Quotes / The Revolution Will Not Be Vilified

"It is difficult to find a reputable American historian who will acknowledge the crude fact that a Franklin Roosevelt, say, wanted to be President merely to wield power, to be famed and to be feared. To learn this simple fact one must wade through a sea of evasions: history as sociology, leaders as teachers, bland benevolence as a motive force, when, finally, power is an end to itself, and the instinctive urge to prevail the most important single human trait, the necessary force without which no city was built, no city destroyed."

"Admittedly, besides its moral failure, communism failed in its crusade to convert the whole world...But communism's impact was and still is enormous. In addition to provoking significant changes in capitalist economies, such as vastly increased military spending and the growth of a military-industrial complex, the USSR's existence changed Western social development in fundamental ways.
Labor reform in the West in the past century came about under the threat of a radicalized international labor movement protected and supported by the USSR. President Franklin D. Roosevelt's New Deal was in part meant to steal the thunder of radicals who looked to Moscow and therefore could not be ignored. Social goals that are commonplace today, including women's rights and racial integration, were planks of the Communist Party platform long before mainstream American parties took them seriously. It was Communists who first went to the American South and began organizing African-Americans and poor whites around issues of social justice. The more politically acceptable young people who followed them in The '60s are heroes today. On the international scene the Soviet Union provided support for Nelson Mandela and other reformers. Communism made life difficult for Western establishments, and it is doubtful that reforms would have come when they did if the USSR had not existed. Communists always rejected reform in favor of revolution. Ironically, however, the existence of the Soviet Union helped the capitalist West reform itself and avoid the bloody revolutions of the East. Twentieth-century communism was no passing illusion; its legacies are everywhere."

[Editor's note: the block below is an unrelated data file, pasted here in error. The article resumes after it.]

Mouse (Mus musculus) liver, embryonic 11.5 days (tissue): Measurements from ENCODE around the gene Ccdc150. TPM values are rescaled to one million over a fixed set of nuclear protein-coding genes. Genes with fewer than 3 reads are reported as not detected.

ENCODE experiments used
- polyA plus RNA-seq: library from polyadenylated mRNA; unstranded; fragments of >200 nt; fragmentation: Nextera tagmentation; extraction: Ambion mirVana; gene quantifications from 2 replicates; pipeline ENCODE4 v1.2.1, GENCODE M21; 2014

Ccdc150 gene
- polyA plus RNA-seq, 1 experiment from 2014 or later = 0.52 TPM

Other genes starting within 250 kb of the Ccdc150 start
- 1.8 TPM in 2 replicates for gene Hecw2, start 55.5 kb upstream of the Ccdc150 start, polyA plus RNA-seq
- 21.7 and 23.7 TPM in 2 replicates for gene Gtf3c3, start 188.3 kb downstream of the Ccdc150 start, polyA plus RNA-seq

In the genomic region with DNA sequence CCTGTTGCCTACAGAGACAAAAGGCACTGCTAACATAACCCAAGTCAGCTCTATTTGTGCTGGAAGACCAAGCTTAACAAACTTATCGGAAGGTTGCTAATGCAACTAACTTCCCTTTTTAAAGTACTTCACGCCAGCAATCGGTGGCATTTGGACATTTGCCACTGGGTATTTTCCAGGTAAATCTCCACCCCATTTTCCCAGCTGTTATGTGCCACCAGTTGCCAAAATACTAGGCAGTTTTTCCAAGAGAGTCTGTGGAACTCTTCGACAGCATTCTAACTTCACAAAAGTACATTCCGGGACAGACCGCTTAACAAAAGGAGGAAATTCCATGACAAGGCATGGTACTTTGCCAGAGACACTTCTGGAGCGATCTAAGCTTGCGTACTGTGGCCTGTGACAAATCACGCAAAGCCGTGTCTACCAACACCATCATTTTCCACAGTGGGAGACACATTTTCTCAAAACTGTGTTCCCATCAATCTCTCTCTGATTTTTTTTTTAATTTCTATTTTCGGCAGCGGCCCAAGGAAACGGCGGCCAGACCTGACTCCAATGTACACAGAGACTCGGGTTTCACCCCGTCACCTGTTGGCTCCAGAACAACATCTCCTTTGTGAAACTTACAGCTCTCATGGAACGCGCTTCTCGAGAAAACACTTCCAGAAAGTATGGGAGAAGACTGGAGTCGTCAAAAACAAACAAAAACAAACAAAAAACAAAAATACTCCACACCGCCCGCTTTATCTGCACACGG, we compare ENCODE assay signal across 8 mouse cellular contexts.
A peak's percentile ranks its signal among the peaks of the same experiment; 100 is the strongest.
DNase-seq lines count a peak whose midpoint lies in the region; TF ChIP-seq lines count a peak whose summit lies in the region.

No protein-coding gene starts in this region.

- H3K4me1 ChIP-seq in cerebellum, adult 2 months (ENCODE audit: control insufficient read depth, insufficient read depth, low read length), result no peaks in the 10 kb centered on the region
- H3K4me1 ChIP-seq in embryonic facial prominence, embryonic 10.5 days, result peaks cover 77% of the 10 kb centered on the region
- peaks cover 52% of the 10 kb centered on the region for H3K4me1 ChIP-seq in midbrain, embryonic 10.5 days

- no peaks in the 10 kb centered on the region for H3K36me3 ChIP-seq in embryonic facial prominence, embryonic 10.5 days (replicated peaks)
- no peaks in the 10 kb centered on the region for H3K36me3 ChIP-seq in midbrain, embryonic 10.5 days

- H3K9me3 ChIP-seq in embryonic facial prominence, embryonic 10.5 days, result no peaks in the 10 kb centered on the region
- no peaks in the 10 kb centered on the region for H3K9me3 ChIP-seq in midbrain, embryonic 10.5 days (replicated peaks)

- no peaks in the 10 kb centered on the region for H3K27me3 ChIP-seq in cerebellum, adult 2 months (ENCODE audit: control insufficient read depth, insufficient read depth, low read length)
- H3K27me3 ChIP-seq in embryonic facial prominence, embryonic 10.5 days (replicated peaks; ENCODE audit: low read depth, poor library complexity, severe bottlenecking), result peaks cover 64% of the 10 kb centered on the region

J. Arch Getty

"Though I abhor the sanguinary ferocity of the late Jacobins in France, yet their principles... are the most consonant with my ideas of reason, and the nature of man, of any that I have met with."
John Thelwall

"In overthrowing me you have cut down in Saint Domingue only the trunk of the tree of liberty; it will spring up again from the roots, for they are numerous and they are deep."
Toussaint L'Ouverture

"After all, the French Revolution was the biggest event in the world since Christianity...We owe many things to the French Revolution, if only that it gave Jewish people names, for examples. That's already a contribution, because before, Jews were named, for example, Abraham, son of Jacob, but they had no family names and weren't listed with the registry office. The Revolution actually forced them to take one. The victorious revolutionary and Napoleonic armies did the same thing in the conquered countries. That's why so many Jews in Germany have the same name. They went to the town hall to get one, but they were taken by surprise. The clerk asked them, "So, what name do you want? — Well...I don't know. — OK, then, across from us is a mountain, the rose mountain. You'll be Rosenberg..." And there you have it. That gave a social existence to many people who didn't have one."


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